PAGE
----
foodyssey

when i’m super bored i tend to have imaginary conversations with myself.  or rather a conversation with an imaginary self.  dealer’s choice.  😛  on one of those occasions, i imagined someone asking me this question:

“gee, p00lriah, what do you eat?  and where do you get what you eat?”

and i imagined answering: “well, i eat alot of different stuff, and i shop at different markets and places.  however, one of these places is a korean market called arirang.  you should check it out.”  whoever the “you” is.

if you’re a piggie like me with an adventurous palate and a luscious round belly, you go to the different ethnic markets that socal has to offer–the indian bazaars, the mexican mercados, and various other ethnic fares.  this particular korean market, arirang (or ar market), was introduced to me by my korean friends.  now socal has a myriad of korean markets; what makes this one special is that for an extremely popular market, they only have one location in the greater los angeles area–in the city of garden grove.  (garden grove is well-known by locals for its korean district with numerous korean shops and restaurants.)  if my information is correct, koreans in los angeles will trek down to garden grove just to go to arirang.  (the drive from l.a. to garden grove is roughly 45 minutes to up to two hours depending on traffic; the average is around one to 1.5 hours one way.)  koreans aren’t the only ones that frequent this market; chinese, vietnamese, mexicans, and caucasians routinely shop here as well.  if you’re a business owner, you know you’re doing something right when your clientele isn’t a monolithic wall of the same color.  after my first visit, i was hooked.  now ar market is one of my regular weekly stops for grocery.  i think there are arirang markets in other states, but i cannot say if they are owned by the same folks that run the garden grove outfit.  anyhoo, i thought i’d do a very brief walkthrough, photo-essay style.  beeeaa~*.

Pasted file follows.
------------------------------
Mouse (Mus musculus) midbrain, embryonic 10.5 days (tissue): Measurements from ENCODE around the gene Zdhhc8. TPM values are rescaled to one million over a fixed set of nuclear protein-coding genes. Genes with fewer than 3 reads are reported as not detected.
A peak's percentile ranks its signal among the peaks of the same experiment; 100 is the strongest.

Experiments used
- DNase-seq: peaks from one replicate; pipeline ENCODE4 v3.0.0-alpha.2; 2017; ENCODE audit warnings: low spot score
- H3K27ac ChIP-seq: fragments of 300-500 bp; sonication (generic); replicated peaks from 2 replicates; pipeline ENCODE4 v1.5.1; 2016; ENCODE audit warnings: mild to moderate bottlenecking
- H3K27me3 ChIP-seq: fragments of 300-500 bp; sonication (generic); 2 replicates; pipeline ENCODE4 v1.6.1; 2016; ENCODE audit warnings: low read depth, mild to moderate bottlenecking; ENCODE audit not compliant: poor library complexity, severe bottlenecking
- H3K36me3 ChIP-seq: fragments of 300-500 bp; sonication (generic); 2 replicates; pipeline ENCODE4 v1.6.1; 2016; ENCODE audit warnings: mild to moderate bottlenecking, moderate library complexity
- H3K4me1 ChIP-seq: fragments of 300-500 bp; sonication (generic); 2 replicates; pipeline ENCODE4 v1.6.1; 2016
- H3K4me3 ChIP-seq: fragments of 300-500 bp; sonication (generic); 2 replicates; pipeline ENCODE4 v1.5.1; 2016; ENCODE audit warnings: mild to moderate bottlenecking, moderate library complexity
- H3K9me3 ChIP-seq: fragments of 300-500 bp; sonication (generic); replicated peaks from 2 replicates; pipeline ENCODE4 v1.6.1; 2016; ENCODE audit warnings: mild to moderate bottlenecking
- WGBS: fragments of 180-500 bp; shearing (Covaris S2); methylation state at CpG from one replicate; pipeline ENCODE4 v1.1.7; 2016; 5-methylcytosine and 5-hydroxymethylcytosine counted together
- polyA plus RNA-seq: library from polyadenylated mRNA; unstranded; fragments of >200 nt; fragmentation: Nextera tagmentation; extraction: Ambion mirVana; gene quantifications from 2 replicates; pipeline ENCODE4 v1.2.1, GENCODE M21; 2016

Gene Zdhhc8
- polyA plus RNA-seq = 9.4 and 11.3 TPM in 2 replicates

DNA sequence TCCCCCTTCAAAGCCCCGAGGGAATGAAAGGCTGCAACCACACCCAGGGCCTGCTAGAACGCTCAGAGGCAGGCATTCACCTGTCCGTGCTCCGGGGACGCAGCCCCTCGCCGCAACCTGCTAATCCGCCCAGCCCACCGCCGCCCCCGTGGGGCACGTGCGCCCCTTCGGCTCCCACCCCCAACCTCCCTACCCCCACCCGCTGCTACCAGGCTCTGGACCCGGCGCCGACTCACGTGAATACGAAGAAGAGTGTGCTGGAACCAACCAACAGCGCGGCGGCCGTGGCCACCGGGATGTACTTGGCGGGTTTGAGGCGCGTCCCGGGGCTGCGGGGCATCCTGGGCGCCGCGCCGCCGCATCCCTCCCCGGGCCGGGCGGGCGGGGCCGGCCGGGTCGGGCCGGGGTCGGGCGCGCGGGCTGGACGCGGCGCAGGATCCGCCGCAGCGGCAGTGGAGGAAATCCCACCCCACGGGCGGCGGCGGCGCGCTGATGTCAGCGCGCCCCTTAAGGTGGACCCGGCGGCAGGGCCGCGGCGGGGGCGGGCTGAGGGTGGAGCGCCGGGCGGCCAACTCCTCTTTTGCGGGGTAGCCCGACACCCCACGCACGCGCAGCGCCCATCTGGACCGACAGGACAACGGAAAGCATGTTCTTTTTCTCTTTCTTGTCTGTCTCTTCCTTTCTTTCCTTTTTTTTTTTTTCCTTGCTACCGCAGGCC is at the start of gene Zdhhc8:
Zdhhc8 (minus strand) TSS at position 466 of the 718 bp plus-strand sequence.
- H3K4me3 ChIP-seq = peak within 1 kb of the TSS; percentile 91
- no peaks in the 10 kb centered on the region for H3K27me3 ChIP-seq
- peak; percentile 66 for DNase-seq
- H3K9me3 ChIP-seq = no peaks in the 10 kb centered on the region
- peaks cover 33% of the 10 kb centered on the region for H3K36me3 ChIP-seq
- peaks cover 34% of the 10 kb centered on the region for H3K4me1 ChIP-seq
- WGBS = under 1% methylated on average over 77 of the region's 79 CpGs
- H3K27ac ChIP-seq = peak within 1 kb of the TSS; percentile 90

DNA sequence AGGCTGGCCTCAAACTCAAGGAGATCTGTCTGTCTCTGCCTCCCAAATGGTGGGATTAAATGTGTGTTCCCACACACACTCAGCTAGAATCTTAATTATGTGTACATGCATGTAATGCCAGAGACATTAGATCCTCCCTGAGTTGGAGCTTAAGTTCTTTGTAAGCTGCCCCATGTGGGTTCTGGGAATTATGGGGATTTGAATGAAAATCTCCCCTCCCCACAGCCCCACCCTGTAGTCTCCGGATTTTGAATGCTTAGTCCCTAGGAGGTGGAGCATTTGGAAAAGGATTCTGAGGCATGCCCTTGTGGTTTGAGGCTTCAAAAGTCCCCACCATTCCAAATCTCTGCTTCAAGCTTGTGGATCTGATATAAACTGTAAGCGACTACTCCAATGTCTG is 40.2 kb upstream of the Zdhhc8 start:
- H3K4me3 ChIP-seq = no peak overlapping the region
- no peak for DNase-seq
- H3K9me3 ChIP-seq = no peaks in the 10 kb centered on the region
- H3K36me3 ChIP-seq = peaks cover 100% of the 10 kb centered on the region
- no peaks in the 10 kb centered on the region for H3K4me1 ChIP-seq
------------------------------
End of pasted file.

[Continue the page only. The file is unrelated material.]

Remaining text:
here’s the entrance to the ar market.  don’t look much, don’t it?  you’d be wrong.

ar’s selection of bbq meats, or bulgogi if my korean is accurate (most times it isn’t).  ar market makes their own marinades for the bulgogi.  don’t let these nondescript meats fool you.  if my information is correct, these meats are a huge reason why koreans from as far as l.a. drive down to ar.  i routinely see people buy five pounds of these marinaded meats like it’s water.  for those that love a good bbq but are too lazy to do the prep, buy a few pounds of these babies and go to town; just make sure you don’t turn the delicious beef into cardboard.  (turning delicious beef into cardboard is a crime punishable in all 50 states.)  i can say from experience that the bulgogi here are f~*ing tasty.  and i mean F~*ING tasty.  the management put numbers on the display so you can order by numbers.

a closer look at the happy meats in various yummy marinades.

green onions on display.  the vertical one illustrates what a bunch looks like; it contains roughly four stalks of green onions.  don’t let the regular prices fool you; when these go on sale, you can buy 10 bunches for $1!  if you use green onions a lot, stock up when they go on sale.  you can’t find them cheaper than a dollar, and ar tends to have a green onion sale every week.

veggies?  did you want veggies?  some very fresh veggies just for you.